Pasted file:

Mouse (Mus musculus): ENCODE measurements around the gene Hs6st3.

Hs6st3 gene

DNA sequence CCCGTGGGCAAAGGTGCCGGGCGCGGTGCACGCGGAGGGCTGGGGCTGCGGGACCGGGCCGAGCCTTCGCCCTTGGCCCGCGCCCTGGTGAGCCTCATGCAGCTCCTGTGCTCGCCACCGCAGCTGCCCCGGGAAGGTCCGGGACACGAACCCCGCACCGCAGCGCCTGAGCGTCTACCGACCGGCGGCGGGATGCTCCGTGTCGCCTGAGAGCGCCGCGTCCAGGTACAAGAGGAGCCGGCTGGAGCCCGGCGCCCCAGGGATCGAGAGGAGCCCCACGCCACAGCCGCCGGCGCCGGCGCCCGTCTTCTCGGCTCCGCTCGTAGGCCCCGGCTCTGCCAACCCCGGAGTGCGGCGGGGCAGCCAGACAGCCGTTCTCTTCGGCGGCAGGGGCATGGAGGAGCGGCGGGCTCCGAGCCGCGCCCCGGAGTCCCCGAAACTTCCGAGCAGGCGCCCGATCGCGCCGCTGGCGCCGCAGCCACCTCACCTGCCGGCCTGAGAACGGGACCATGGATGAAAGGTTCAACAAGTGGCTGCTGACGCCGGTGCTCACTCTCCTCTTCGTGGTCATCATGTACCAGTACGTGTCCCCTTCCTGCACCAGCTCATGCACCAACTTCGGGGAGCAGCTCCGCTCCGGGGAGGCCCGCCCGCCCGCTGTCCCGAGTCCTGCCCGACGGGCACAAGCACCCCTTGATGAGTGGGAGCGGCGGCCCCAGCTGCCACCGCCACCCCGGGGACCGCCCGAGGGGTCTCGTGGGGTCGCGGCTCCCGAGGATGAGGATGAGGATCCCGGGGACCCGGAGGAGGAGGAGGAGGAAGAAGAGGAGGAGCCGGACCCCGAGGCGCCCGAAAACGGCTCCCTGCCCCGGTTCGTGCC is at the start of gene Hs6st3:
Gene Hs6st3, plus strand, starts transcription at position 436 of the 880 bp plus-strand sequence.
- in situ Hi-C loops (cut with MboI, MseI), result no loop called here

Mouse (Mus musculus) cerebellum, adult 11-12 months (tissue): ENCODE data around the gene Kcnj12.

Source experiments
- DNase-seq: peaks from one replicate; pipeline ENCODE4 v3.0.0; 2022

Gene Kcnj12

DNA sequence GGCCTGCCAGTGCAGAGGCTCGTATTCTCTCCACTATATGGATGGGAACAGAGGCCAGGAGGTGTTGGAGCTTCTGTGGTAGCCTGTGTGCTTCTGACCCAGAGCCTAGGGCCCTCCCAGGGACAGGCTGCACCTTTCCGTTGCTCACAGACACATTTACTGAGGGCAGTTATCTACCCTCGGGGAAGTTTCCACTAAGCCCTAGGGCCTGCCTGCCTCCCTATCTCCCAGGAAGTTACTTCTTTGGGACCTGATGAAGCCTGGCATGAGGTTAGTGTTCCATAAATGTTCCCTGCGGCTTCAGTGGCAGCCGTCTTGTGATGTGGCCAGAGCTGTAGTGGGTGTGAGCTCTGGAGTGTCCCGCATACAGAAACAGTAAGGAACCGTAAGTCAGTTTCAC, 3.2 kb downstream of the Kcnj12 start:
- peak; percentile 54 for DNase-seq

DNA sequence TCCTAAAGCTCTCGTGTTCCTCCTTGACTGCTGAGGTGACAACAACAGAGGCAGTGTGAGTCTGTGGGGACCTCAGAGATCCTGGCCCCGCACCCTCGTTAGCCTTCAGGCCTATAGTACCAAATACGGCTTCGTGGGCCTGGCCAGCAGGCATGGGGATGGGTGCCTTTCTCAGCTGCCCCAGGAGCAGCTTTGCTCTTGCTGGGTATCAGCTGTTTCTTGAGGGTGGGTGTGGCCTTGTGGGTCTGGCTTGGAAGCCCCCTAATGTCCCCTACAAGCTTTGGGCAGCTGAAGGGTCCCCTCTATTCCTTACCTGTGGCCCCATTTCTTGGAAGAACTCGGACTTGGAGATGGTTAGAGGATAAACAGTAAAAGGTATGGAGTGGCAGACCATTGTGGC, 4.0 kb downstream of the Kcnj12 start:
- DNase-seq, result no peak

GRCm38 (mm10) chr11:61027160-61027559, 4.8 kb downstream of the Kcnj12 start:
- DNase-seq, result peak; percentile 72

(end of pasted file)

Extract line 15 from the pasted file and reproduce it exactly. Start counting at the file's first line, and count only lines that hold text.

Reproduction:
- DNase-seq, result peak; percentile 72